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What can we learn from our GitHub stars?

What Can We Learn From Our GitHub Stars?

It’s been almost two years since CockroachDB became a GitHub project. In that time, the project has racked up more than 6,000 GitHub stars, which is a simple way for GitHub users to bookmark repositories that interest them. Naturally, we’ve wondered how people find out about our project. Are there things we could do to accelerate awareness and interest?

I decided to dedicate my Flex Friday (our version of 20% time) to stargazers, a tool to query the CockroachDB repository for information about its GitHub stars and analyze the results.

Github and the New Era of Open Source Community

I’m going to wax rhapsodic about open source for a moment. My first experience with “open source” was typing in BASIC programs on an Apple IIc. I was soaking up the smarts of other software engineers by manually transcribing lines of code published in Byte magazine. Years later, I discovered an open source implementation of Pascal on a BBS. I spent hours trying to puzzle out how it worked using a translation dictionary (the comments were all in German). But wow, not having to type the whole thing in from a printout was a big step forward.

At UC Berkeley, the internet was suddenly available for the first time, and I discovered there was a whole universe beyond the blinkered world of Borland and Microsoft. gcc, bash, emacs, X11, Linux…all there for the looking, and for the taking. A true embarrassment of riches! You’d search for code tarballs located in FTP archives using archie, or by searching Usenet. Archaic by today’s standards, but I assure you, another big step forward. Which brings us very roughly to the present, and another evolutionary step.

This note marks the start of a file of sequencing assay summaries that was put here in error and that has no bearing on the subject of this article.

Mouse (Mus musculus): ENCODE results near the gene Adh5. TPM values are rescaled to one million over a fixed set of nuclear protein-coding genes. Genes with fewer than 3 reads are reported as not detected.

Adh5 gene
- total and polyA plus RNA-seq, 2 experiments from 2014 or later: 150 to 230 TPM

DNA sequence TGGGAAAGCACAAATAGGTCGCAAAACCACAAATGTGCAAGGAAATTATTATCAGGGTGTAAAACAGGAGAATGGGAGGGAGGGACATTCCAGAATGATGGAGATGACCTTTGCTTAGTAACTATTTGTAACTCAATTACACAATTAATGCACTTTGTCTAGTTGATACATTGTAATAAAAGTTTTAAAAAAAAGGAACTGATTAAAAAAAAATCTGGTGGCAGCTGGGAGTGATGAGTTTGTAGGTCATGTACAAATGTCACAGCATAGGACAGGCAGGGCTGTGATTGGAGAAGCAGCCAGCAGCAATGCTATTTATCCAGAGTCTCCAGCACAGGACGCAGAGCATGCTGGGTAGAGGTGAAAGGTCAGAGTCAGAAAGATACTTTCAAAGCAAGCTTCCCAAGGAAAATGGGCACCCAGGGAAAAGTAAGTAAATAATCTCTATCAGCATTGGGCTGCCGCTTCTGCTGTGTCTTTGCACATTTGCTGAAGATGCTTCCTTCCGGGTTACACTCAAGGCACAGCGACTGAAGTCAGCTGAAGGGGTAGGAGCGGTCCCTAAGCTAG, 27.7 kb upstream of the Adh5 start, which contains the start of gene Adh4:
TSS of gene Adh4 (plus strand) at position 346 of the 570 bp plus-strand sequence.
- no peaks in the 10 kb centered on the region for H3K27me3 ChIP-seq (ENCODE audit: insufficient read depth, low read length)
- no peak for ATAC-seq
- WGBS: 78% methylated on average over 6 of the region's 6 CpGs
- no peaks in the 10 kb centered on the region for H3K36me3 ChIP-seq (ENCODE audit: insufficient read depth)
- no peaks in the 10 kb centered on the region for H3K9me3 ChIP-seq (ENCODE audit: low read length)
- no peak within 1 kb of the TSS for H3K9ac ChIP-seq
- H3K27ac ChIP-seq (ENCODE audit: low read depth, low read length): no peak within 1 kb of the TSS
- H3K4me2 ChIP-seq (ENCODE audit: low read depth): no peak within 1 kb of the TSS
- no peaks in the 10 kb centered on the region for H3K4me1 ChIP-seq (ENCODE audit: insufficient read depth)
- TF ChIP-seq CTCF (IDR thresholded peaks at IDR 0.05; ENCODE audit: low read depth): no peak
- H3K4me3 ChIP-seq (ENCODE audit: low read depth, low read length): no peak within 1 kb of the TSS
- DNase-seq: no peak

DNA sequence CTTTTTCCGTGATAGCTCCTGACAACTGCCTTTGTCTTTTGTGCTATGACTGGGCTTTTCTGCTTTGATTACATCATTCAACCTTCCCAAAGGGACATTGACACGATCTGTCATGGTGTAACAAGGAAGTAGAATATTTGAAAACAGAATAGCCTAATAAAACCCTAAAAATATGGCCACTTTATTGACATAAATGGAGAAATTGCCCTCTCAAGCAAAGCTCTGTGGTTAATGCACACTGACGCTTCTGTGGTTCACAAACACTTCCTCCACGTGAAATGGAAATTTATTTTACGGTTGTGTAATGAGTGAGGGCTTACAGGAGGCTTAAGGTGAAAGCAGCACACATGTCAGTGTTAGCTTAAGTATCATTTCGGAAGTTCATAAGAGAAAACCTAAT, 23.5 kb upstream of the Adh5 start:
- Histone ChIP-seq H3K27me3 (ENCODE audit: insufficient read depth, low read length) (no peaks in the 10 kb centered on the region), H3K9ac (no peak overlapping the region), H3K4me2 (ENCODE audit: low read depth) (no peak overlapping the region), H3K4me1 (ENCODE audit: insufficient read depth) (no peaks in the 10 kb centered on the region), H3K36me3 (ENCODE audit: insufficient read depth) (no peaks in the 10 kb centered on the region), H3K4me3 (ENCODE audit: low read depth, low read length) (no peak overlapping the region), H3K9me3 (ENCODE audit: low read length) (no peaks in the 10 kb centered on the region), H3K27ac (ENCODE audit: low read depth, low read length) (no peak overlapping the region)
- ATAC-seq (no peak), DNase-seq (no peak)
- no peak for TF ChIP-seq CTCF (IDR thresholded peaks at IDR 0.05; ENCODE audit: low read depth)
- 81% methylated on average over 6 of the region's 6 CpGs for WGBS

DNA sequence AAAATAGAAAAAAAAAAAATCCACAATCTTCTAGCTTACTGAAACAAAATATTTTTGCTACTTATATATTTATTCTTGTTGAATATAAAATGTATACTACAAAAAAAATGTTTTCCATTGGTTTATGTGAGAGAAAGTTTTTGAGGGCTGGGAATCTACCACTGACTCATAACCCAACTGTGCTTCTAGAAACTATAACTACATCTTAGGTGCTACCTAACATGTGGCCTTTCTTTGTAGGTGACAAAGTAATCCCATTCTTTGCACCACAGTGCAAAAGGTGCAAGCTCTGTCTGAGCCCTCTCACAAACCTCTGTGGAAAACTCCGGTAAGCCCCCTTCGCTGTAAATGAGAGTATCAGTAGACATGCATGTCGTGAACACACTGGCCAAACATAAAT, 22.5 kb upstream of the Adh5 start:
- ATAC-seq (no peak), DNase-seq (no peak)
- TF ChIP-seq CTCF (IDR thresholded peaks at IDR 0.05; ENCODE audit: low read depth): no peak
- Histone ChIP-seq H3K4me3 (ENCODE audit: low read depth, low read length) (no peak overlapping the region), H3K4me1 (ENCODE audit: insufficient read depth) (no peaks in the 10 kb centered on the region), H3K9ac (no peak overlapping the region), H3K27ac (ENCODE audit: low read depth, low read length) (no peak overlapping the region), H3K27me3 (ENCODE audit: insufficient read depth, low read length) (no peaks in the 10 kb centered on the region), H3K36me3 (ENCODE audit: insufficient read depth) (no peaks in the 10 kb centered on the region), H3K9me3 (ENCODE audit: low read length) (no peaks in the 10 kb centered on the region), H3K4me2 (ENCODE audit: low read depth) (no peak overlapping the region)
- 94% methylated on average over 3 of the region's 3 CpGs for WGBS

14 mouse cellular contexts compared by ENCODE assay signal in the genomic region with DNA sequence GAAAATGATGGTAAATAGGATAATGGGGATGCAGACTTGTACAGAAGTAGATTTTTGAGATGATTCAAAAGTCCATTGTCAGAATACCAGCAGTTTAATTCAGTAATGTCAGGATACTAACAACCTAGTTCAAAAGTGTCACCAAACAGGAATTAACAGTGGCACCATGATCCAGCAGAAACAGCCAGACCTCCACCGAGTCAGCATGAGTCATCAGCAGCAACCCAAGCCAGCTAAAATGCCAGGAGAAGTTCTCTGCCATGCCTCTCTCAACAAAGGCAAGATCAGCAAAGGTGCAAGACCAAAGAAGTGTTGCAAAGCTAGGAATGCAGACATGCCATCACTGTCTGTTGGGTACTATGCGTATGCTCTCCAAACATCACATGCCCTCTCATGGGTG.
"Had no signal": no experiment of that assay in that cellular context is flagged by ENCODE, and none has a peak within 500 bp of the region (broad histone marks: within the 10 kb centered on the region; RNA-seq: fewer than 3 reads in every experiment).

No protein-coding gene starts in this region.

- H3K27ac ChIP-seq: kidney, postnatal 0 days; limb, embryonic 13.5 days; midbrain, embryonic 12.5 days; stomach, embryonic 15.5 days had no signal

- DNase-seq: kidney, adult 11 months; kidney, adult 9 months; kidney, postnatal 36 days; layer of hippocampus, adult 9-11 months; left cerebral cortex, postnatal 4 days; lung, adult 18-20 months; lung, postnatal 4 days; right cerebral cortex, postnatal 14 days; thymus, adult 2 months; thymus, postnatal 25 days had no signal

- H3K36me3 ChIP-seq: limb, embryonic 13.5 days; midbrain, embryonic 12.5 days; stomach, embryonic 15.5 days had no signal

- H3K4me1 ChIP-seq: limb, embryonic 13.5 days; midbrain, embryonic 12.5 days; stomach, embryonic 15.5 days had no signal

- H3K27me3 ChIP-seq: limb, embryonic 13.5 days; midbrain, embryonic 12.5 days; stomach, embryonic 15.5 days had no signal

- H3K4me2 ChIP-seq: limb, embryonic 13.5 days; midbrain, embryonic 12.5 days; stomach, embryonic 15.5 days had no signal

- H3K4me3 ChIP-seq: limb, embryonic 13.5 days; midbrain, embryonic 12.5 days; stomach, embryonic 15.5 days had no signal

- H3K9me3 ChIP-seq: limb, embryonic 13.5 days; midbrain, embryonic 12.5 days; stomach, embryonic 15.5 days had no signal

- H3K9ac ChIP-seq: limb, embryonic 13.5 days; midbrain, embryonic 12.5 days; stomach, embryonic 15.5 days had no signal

GitHub, by some potent combination of critical mass and ease of use, has added a significant community dimension to open source projects. OSS projects have become living things, growing and evolving through the attention and ministration of many intelligences. And there are 10 million of them! If you take a little time to dig around using GitHub’s API, you can start to get some idea of how interconnected they are, and how they inform each other.

What drives GitHub stars?

The first thing I did was to take a look at the data and try to match up any notable discontinuities in the accumulation of GitHub stars with exogenous events. Turns out that press matters! Our first ever mention was in Hacker News, then Wired, then another pivotal Hacker News story followed by a glut of news when we announced that we were starting a company and had received funding (VB, Wired, WSJ). Interestingly, the announcement of FoundationDB being acquired by Apple drove interest as well. Conference talks work well: there was a presentation by Tobias at FOSDEM and a talk I gave at CoreOS Fest.


Now, unless you happen to be a billionaire reality television star with an interesting hairdo, press isn’t something you can easily gin up on a whim by saying the same things over and over again. But you can create new content, this blog being one example, and if it’s interesting enough, it might get a mention on Hacker News and even spawn a discussion. In fact, the positive impact Hacker News can have on your project’s GitHub stars was analyzed in this Reddit postContentious topics aren’t something to fear either; they get noticed.

What else are our stargazers starring?

People seem to really like starring projects. Our 6,000+ “stargazers” (GitHub’s term for them) have starred more than 1.2M repos (for this analysis, we stopped counting at 300 stars per user, as some people apparently star many thousands). 227K of the 1.2M are unique, so there’s significant overlap in interests. If you think about it, that overlap represents other repositories which are correlated to CockroachDB in terms of our stargazers’ interests. Again, curious to learn more, we did an analysis counting the overlap and ranking the most commonly co-starred repositories.

The top 15:

CockroachDB’s Most Correlated Starred Repos
Repository Count
kubernetes/kubernetes 1,220
golang/go 1,159
tensorflow/tensorflow 1,087